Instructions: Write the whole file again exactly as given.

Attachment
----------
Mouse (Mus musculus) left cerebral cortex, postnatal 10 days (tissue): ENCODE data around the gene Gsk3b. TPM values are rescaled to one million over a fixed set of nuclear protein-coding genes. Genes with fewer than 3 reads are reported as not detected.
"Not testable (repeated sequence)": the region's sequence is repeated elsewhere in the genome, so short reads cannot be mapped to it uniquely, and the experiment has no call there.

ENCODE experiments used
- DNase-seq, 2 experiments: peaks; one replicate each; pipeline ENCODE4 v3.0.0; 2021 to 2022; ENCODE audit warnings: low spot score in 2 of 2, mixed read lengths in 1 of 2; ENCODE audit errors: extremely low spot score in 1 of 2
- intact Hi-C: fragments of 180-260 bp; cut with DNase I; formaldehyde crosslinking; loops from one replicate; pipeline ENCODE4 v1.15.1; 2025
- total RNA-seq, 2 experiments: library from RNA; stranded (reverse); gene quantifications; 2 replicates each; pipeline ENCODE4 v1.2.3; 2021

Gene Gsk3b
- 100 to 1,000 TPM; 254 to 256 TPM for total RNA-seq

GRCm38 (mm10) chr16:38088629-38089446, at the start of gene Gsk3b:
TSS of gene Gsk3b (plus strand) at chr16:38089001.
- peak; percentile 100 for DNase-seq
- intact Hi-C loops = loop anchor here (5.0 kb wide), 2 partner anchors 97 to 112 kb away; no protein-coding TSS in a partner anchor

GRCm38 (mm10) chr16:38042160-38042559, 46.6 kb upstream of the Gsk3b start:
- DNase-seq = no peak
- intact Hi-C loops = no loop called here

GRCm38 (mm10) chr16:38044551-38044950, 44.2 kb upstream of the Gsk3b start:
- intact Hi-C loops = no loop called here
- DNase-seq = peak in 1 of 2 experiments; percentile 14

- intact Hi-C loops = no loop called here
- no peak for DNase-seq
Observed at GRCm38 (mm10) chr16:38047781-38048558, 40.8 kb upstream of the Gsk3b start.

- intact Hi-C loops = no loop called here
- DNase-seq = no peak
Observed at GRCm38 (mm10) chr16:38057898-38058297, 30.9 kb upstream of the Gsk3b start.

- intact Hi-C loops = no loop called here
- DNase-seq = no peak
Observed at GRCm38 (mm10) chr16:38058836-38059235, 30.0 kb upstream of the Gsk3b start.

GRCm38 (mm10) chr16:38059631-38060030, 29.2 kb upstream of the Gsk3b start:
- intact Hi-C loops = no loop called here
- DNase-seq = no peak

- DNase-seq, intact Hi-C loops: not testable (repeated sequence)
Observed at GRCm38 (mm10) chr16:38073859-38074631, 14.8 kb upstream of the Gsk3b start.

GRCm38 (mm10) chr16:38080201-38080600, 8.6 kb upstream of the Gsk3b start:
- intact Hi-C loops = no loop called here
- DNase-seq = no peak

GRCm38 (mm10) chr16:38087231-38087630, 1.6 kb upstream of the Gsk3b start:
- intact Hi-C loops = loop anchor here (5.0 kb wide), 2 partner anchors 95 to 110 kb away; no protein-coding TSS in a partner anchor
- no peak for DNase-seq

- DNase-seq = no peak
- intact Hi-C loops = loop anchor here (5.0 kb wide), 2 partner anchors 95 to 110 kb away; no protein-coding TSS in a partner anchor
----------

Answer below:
Mouse (Mus musculus) left cerebral cortex, postnatal 10 days (tissue): ENCODE data around the gene Gsk3b. TPM values are rescaled to one million over a fixed set of nuclear protein-coding genes. Genes with fewer than 3 reads are reported as not detected.
"Not testable (repeated sequence)": the region's sequence is repeated elsewhere in the genome, so short reads cannot be mapped to it uniquely, and the experiment has no call there.

ENCODE experiments used
- DNase-seq, 2 experiments: peaks; one replicate each; pipeline ENCODE4 v3.0.0; 2021 to 2022; ENCODE audit warnings: low spot score in 2 of 2, mixed read lengths in 1 of 2; ENCODE audit errors: extremely low spot score in 1 of 2
- intact Hi-C: fragments of 180-260 bp; cut with DNase I; formaldehyde crosslinking; loops from one replicate; pipeline ENCODE4 v1.15.1; 2025
- total RNA-seq, 2 experiments: library from RNA; stranded (reverse); gene quantifications; 2 replicates each; pipeline ENCODE4 v1.2.3; 2021

Gene Gsk3b
- 100 to 1,000 TPM; 254 to 256 TPM for total RNA-seq

GRCm38 (mm10) chr16:38088629-38089446, at the start of gene Gsk3b:
TSS of gene Gsk3b (plus strand) at chr16:38089001.
- peak; percentile 100 for DNase-seq
- intact Hi-C loops = loop anchor here (5.0 kb wide), 2 partner anchors 97 to 112 kb away; no protein-coding TSS in a partner anchor

GRCm38 (mm10) chr16:38042160-38042559, 46.6 kb upstream of the Gsk3b start:
- DNase-seq = no peak
- intact Hi-C loops = no loop called here

GRCm38 (mm10) chr16:38044551-38044950, 44.2 kb upstream of the Gsk3b start:
- intact Hi-C loops = no loop called here
- DNase-seq = peak in 1 of 2 experiments; percentile 14

- intact Hi-C loops = no loop called here
- no peak for DNase-seq
Observed at GRCm38 (mm10) chr16:38047781-38048558, 40.8 kb upstream of the Gsk3b start.

- intact Hi-C loops = no loop called here
- DNase-seq = no peak
Observed at GRCm38 (mm10) chr16:38057898-38058297, 30.9 kb upstream of the Gsk3b start.

- intact Hi-C loops = no loop called here
- DNase-seq = no peak
Observed at GRCm38 (mm10) chr16:38058836-38059235, 30.0 kb upstream of the Gsk3b start.

GRCm38 (mm10) chr16:38059631-38060030, 29.2 kb upstream of the Gsk3b start:
- intact Hi-C loops = no loop called here
- DNase-seq = no peak

- DNase-seq, intact Hi-C loops: not testable (repeated sequence)
Observed at GRCm38 (mm10) chr16:38073859-38074631, 14.8 kb upstream of the Gsk3b start.

GRCm38 (mm10) chr16:38080201-38080600, 8.6 kb upstream of the Gsk3b start:
- intact Hi-C loops = no loop called here
- DNase-seq = no peak

GRCm38 (mm10) chr16:38087231-38087630, 1.6 kb upstream of the Gsk3b start:
- intact Hi-C loops = loop anchor here (5.0 kb wide), 2 partner anchors 95 to 110 kb away; no protein-coding TSS in a partner anchor
- no peak for DNase-seq

- DNase-seq = no peak
- intact Hi-C loops = loop anchor here (5.0 kb wide), 2 partner anchors 95 to 110 kb away; no protein-coding TSS in a partner anchor